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Enumerated powers of the federal government
(This is part one of a two-part piece. I intend to offer some solutions in next week’s opinion piece.)
There are only 23 enumerated powers granted to the federal government by the United States Constitution, 18 are from the original Constitution, and five are from amendments to the Constitution.
As you read this list of powers that the U.S. government is limited to, think about everything else that the federal government does, that it has no authorization to do, and has been doing so at your expense.
- The Congress shall have power to lay and collect taxes, duties, imposts, and excises, to pay the debts and provide for the common defense and general welfare of the United States; but all duties, imposts and excises shall be uniform throughout the United States;
- To borrow on the credit of the United States;
- To regulate commerce with foreign nations, and among the several states, and with the Indian tribes;
- To establish a uniform Rule of Naturalization, and uniform laws on the subject of bankruptcies throughout the United States;
- To coin money, regulate the value thereof, and of foreign coin, and fix the Standard of Weights and Measures;
- To provide for the punishment of counterfeiting the securities and current coin of the United States;
- To establish post offices and post roads;
- To promote the progress of science and useful arts, by securing for limited times to authors and inventors the exclusive right to their respective writings and discoveries;
- To constitute tribunals inferior to the Supreme Court;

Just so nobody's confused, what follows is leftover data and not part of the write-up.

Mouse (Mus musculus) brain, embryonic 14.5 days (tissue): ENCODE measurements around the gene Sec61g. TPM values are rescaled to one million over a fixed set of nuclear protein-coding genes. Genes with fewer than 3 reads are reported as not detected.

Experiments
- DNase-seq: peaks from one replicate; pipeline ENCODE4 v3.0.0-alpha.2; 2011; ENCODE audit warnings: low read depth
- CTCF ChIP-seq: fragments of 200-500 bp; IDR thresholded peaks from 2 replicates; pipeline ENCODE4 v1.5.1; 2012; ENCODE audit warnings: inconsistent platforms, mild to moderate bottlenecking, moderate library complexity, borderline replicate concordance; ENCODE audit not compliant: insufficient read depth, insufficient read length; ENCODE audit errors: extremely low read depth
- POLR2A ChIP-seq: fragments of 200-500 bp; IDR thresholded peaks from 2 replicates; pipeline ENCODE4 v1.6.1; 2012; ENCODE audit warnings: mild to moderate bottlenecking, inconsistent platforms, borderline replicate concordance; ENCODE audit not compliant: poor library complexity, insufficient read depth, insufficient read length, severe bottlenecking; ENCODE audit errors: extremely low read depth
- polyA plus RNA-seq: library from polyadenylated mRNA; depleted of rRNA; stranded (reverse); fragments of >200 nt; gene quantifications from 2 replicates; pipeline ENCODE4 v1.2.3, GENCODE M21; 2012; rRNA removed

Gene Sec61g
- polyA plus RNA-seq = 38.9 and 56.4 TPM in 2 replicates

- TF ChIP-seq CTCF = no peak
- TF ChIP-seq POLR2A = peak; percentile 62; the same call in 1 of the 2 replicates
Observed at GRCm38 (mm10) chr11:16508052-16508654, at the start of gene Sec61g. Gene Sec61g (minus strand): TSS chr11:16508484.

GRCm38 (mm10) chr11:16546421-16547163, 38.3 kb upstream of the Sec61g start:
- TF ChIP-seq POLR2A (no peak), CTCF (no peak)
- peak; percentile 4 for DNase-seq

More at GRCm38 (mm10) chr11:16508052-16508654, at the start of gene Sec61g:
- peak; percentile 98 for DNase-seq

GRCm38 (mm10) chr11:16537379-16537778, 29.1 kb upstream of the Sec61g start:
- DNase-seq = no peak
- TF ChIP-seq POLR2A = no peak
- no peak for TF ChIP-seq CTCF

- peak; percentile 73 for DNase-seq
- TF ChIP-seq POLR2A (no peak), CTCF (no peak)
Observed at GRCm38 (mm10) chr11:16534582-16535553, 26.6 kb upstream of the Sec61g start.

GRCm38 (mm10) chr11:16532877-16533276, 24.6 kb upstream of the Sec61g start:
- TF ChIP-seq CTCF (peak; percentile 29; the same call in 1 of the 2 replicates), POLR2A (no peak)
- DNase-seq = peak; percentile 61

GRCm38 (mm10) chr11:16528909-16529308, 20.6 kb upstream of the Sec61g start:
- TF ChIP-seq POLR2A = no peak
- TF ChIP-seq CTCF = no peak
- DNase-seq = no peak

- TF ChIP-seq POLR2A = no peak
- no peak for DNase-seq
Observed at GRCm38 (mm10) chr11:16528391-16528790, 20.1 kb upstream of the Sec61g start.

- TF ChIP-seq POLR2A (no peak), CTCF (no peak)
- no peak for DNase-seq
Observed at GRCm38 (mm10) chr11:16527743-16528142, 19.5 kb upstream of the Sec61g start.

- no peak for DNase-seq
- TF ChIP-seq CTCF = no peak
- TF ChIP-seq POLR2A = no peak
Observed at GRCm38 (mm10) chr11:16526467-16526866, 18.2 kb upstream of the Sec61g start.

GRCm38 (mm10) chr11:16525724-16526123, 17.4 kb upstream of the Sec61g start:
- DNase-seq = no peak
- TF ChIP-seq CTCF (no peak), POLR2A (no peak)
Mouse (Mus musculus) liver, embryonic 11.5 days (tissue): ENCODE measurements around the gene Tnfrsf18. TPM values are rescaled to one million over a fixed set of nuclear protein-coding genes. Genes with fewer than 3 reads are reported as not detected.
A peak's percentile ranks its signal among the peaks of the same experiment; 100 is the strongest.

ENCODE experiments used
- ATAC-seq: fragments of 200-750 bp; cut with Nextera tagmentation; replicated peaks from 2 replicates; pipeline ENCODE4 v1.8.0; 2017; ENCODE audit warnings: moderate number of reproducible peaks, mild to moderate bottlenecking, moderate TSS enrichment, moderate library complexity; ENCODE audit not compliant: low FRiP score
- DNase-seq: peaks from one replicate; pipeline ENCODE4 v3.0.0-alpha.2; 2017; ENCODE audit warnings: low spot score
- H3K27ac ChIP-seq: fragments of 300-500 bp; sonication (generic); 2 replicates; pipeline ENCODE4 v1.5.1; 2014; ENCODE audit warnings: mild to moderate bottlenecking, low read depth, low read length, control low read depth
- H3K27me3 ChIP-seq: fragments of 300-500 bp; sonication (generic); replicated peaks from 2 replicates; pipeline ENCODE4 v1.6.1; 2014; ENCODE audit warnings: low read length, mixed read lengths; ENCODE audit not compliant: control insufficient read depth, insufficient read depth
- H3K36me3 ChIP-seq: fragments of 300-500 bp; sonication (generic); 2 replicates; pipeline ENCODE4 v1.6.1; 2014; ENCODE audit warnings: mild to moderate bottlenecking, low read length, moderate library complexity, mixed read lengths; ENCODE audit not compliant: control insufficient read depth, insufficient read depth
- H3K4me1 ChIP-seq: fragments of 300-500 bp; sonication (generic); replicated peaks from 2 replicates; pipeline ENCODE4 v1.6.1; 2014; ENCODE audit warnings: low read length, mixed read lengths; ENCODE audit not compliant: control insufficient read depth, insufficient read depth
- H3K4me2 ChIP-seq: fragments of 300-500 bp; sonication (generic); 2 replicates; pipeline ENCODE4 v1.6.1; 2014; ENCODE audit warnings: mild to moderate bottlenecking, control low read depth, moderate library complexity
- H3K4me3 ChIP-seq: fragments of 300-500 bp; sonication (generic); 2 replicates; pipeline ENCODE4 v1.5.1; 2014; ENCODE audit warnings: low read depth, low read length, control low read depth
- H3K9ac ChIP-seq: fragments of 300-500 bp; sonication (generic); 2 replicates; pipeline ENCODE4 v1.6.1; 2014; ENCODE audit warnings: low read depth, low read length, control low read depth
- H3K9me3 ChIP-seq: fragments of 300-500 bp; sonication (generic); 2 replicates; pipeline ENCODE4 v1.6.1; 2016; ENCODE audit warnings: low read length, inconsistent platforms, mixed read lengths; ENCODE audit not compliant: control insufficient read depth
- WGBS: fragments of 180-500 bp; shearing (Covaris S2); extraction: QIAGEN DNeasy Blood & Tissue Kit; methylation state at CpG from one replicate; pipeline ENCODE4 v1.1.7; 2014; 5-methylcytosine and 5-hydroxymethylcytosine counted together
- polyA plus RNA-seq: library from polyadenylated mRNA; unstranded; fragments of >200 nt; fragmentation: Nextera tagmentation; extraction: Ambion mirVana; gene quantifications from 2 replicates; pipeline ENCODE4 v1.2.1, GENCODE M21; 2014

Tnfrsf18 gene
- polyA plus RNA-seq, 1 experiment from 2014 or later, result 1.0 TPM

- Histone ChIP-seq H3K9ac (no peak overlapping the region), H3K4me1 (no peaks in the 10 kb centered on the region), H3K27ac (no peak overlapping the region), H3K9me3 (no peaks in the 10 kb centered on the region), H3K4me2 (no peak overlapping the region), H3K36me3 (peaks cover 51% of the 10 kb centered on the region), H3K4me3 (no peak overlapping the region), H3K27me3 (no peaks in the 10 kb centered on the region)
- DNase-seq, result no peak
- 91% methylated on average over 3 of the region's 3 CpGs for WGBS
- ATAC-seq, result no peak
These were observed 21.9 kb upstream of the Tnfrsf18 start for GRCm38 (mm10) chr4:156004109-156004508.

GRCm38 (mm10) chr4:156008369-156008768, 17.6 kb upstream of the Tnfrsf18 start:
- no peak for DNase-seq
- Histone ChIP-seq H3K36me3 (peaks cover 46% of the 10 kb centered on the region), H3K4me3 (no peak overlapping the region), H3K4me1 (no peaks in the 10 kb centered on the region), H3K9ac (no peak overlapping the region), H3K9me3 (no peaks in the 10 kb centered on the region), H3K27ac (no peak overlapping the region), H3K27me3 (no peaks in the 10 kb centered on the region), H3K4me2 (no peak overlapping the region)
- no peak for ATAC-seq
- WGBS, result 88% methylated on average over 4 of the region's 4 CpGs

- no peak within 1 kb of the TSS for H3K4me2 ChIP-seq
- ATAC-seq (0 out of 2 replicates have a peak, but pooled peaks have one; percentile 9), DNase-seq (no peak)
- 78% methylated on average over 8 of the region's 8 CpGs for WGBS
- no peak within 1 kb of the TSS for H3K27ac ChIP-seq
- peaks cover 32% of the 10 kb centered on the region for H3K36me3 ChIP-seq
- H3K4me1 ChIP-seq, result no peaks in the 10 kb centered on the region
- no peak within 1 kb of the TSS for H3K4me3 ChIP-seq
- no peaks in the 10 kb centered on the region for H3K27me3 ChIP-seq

- To define and punish piracies and felonies committed on the high seas, and offenses against the Law of Nations;
- To declare war, grant Letters of Marque and Reprisal, and make rules concerning captures on land and water;
- To raise and support armies, but no appropriation of money to that use shall be for a longer term than two years;
- To provide and maintain a Navy;
- To make rules for the government and regulation of the land and naval forces;
- To provide for calling forth the militia to execute the laws of the union, suppress insurrections and repel invasions;
- To provide for organizing, arming and disciplining the militia, and for governing such part of them as may be employed in the service of the United States, reserving to the states respectively, the appointment of the officers, and the authority of training the militia according to the discipline prescribed by Congress;
- To exercise exclusive legislation in all cases whatsoever, over such district (not exceeding ten miles square) as may, by cession of particular states, and the acceptance of Congress, become the seat of the government of the United States, and to exercise like authority over all places purchased by the consent of the Legislature of the state in which the same shall be, for the erection of forts, magazines, arsenals, dock-yards, and other needful buildings; and
- To make all laws which shall be necessary and proper for carrying into execution the foregoing powers, and all other powers vested by this Constitution in the government of the United States, or in any department or officer thereof.
- The Congress shall have power to declare the Punishment of Treason, but no attainder of treason shall work corruption of blood, or forfeiture except during the life of the person attainted.
- New states may be admitted by the Congress into this Union; but no new state shall be formed or erected within the jurisdiction of any other state; nor any state be formed by the junction of two or more states, or parts of states, without the consent of the legislatures of the states concerned as well as of the Congress.